A tethered weather balloon carrying instruments to measure humidity,
temperature, and windspeed is launched.
World Weather: The Soil Has a Role
This past summer, two planes flew over Oklahoma into the border between wet
and dry weather fronts. This atmospheric border zone spawns air turbulence that
can affect local and, possibly, global weather. The boundary grows to more than
a mile above ground during the heat of the day. At night, as land temperatures
drop, it shrinks.
One of the two planes was a Twin Otter flown for the National Research
Council of Canada; the other, a Long EZ experimental plane flown by the
National Oceanic and Atmospheric Administration (NOAA). Both planes were part
of an international fleet comprising 6 planes and 15 satellites, including the
Russian Mir space station.
The fleet's mission: a joint USDA-NASA hydrology project called the Southern
Great Plains 97 project (SGP97). Its purpose: to map soil moisture daily by
airplane, using sensors that are prototypes for future satellites, with
intermittent back-up from satellites. Together, the fleet mapped a 24-mile-wide
rectangular path stretching 150 miles and bisecting the middle of Oklahoma,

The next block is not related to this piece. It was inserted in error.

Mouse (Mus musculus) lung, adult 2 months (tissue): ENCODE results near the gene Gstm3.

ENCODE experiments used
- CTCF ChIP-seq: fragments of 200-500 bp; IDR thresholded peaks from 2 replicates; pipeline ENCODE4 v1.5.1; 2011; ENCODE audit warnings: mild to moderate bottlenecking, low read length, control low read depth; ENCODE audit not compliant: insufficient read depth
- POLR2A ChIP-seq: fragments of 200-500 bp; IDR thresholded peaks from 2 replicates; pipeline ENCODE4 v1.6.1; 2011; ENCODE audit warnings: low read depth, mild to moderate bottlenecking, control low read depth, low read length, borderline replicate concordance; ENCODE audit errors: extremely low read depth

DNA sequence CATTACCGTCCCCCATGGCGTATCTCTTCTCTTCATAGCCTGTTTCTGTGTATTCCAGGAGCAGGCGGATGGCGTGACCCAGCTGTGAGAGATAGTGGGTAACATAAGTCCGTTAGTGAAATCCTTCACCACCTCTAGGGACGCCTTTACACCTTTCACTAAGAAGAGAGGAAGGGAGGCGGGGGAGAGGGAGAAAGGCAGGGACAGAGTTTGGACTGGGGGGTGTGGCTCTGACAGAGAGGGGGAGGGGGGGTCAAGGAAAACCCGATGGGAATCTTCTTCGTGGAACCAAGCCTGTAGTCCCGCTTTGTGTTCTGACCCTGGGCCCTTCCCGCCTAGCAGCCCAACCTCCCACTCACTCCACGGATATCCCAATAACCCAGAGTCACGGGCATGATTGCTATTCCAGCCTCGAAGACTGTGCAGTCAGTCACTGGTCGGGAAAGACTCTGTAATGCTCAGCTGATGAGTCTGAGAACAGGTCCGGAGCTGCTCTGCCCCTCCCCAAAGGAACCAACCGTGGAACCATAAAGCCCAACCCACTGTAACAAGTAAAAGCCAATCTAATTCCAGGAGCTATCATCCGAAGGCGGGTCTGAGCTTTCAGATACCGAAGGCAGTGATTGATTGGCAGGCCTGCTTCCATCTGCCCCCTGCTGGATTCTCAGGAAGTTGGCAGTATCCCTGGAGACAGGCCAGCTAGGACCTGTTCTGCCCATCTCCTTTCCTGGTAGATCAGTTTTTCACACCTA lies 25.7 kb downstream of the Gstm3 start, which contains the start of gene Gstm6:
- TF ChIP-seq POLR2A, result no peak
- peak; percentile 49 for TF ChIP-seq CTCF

almost from its border with Texas right up to its border with Kansas. [More
about the Southern Great
Plains 97 project.]
"During droughts, the air gets very warm and dry over winter wheat
fields that have been harvested and left bare," says ARS hydrologist Tom
Jackson. "But air becomes cool and wet when it passes over irrigated
fields, or over pasture or prairie grasses after a rain.
"This work," he adds, "should help us find out how large an
area has to be in order to affect weather, producing a thunderstorm, for
example. Knowing this, in turn, would help us make global climate change models
more accurate, while at the same time helping farmers plan their
At the aircraft mission control center in Oklahoma City, NASA's Ann Hsu checks
statewide weather conditions for Oklahoma.
Jackson is based at the Hydrology Laboratory run by USDA's
Agricultural Research Service in
Beltsville, Maryland. He was chief researcher for the entire SGP97 project.
The project, proposed by Jackson, was greatly expanded when NASA made it
part of its climate-monitoring Mission to Planet Earth project.
"Ultimately, we want to be able to predict soil moisture anywhere in
the world on any day of the year," says Jackson.
From June 18 to July 17 last summer, planes and satellites monitored how
torrential rain and its rapid evaporation in 100oF heat affected air